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Elevation-induced climate change as a dominant factor causing the late Miocene C4 plant expansion in the Himalayan foreland

Authors

  • Haibin Wu,

    Corresponding author
    1. Key Laboratory of Cenozoic Geology and Environment, Institute of Geology and Geophysics, Chinese Academy of Sciences, Beijing, China
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  • Zhengtang Guo,

    1. Key Laboratory of Cenozoic Geology and Environment, Institute of Geology and Geophysics, Chinese Academy of Sciences, Beijing, China
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  • Joël Guiot,

    1. CNRS, IRD, CEREGE UM34, Aix-Marseille Université, Aix-en-Provence, Cedex 4, France
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  • Christine Hatté,

    1. Laboratoire des Sciences du Climat et de l'Environnement, UMR CEA-CNRS-UVSQ 8212, Domaine du CNRS, Paris, Gif-sur-Yvette, France
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  • Changhui Peng,

    1. Institute of Environment Sciences, Department of Biology Sciences, University of Quebec at Montreal (UQAM), Montreal, Quebec, Canada
    2. Laboratory for Ecological Forecasting and Global Change, College of Forestry, Northwest A & F University, Yangling, Shaanxi, China
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  • Yanyan Yu,

    1. Key Laboratory of Cenozoic Geology and Environment, Institute of Geology and Geophysics, Chinese Academy of Sciences, Beijing, China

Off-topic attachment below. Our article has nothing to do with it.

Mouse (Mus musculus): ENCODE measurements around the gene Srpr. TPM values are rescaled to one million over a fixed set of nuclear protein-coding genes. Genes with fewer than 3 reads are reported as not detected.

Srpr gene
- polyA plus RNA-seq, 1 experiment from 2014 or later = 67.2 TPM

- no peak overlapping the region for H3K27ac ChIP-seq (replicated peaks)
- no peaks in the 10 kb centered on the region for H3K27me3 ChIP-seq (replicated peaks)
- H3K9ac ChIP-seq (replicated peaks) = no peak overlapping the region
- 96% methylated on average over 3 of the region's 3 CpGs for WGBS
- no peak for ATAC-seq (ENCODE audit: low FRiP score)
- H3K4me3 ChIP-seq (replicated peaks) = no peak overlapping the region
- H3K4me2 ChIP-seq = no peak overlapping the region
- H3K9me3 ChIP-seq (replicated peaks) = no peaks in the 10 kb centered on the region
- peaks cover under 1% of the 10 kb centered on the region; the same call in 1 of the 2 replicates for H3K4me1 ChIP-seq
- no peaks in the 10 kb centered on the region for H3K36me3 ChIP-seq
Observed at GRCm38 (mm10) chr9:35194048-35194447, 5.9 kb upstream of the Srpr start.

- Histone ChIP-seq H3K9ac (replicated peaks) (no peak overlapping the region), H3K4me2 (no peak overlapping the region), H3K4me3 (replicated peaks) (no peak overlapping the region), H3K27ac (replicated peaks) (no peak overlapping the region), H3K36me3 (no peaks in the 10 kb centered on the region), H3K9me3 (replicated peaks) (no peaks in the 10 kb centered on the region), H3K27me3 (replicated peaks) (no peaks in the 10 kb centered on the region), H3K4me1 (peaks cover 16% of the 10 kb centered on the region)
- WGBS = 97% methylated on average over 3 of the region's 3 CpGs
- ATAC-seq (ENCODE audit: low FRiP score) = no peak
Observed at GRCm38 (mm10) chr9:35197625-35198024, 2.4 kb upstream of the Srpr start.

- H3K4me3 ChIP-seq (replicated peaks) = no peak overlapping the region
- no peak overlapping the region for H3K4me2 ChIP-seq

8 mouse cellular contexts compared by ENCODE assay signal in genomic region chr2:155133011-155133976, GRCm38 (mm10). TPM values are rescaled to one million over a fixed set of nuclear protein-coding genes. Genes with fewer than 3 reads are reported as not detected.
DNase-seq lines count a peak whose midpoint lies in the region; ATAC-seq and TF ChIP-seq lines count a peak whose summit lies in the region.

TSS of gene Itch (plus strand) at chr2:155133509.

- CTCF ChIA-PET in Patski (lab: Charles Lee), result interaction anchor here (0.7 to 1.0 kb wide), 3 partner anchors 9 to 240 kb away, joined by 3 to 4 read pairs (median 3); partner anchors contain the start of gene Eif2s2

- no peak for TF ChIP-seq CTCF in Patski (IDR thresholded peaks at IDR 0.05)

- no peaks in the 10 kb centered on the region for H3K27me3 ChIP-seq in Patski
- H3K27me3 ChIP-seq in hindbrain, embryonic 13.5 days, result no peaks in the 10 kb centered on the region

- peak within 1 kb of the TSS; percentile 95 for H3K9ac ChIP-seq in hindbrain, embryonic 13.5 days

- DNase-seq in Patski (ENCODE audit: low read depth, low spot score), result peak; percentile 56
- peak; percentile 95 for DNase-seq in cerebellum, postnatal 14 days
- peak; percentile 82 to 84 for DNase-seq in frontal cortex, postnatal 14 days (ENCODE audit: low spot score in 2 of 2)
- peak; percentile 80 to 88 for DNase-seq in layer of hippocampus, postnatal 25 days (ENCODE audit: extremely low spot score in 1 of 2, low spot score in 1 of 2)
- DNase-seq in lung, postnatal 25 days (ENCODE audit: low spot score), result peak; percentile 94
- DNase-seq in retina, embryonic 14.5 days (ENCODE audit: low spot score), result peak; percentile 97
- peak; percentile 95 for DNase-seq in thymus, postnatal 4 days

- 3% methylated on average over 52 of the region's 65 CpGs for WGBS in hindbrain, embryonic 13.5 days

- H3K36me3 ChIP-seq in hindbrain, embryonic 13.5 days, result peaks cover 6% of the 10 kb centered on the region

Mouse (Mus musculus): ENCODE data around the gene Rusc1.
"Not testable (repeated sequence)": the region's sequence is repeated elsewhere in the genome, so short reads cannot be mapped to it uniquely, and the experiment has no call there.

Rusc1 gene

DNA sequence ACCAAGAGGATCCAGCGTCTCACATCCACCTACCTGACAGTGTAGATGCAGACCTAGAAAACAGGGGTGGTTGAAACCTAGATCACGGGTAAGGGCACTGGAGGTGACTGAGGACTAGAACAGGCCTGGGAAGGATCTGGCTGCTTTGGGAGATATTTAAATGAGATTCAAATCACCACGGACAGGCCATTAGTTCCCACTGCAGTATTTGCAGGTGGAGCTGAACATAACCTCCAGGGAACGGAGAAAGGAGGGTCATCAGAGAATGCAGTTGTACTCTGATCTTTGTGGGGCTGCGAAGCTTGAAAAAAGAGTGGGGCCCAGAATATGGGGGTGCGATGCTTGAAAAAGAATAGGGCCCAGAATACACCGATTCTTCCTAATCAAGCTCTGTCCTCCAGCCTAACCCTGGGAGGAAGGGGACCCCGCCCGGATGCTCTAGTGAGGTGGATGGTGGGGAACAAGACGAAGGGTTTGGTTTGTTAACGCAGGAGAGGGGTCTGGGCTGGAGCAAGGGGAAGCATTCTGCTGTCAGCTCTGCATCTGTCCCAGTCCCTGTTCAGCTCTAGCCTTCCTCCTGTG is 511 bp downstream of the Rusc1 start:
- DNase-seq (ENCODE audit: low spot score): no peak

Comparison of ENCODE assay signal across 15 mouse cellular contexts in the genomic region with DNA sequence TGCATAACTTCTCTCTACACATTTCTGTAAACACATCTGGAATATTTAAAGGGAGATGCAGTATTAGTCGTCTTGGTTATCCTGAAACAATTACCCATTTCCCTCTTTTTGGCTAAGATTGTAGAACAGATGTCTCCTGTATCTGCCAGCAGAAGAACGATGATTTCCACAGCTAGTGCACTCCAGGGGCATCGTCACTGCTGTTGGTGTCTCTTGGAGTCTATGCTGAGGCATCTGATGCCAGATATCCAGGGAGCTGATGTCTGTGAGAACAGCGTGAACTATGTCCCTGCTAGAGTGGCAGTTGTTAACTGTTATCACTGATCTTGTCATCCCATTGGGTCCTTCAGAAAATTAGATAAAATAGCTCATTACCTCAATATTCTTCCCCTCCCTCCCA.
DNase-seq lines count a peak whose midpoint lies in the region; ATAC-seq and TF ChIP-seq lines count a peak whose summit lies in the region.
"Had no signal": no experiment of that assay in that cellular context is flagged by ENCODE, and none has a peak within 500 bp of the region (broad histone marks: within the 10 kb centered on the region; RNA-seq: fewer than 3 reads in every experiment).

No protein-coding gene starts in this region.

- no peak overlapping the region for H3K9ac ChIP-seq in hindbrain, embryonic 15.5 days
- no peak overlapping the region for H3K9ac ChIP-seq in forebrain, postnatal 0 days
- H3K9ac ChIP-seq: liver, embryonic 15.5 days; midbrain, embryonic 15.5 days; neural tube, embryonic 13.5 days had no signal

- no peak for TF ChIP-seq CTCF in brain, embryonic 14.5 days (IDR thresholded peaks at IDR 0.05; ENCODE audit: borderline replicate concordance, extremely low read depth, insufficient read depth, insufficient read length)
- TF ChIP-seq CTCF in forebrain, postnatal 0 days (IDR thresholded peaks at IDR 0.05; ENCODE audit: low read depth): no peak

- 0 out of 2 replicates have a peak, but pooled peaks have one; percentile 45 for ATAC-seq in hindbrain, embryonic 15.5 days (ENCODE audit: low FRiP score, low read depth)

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  • Junyi Ge,

    1. Key Laboratory of Cenozoic Geology and Environment, Institute of Geology and Geophysics, Chinese Academy of Sciences, Beijing, China
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  • Qin Li,

    1. Key Laboratory of Cenozoic Geology and Environment, Institute of Geology and Geophysics, Chinese Academy of Sciences, Beijing, China
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  • Aizhi Sun,

    1. Key Laboratory of Cenozoic Geology and Environment, Institute of Geology and Geophysics, Chinese Academy of Sciences, Beijing, China
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  • Deai Zhao

    1. Key Laboratory of Cenozoic Geology and Environment, Institute of Geology and Geophysics, Chinese Academy of Sciences, Beijing, China
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Abstract

During the late Miocene, a dramatic global expansion of C4 plant distribution occurred with broad spatial and temporal variations. Although the event is well documented, whether subsequent expansions were caused by a decreased atmospheric CO2 concentration or climate change is a contentious issue. In this study, we used an improved inverse vegetation modeling approach that accounts for the physiological responses of C3 and C4 plants to quantitatively reconstruct the paleoclimate in the Siwalik of Nepal based on pollen and carbon isotope data. We also studied the sensitivity of the C3 and C4 plants to changes in the climate and the atmospheric CO2 concentration. We suggest that the expansion of the C4 plant distribution during the late Miocene may have been primarily triggered by regional aridification and temperature increases. The expansion was unlikely caused by reduced CO2 levels alone. Our findings suggest that this abrupt ecological shift mainly resulted from climate changes related to the decreased elevation of the Himalayan foreland.

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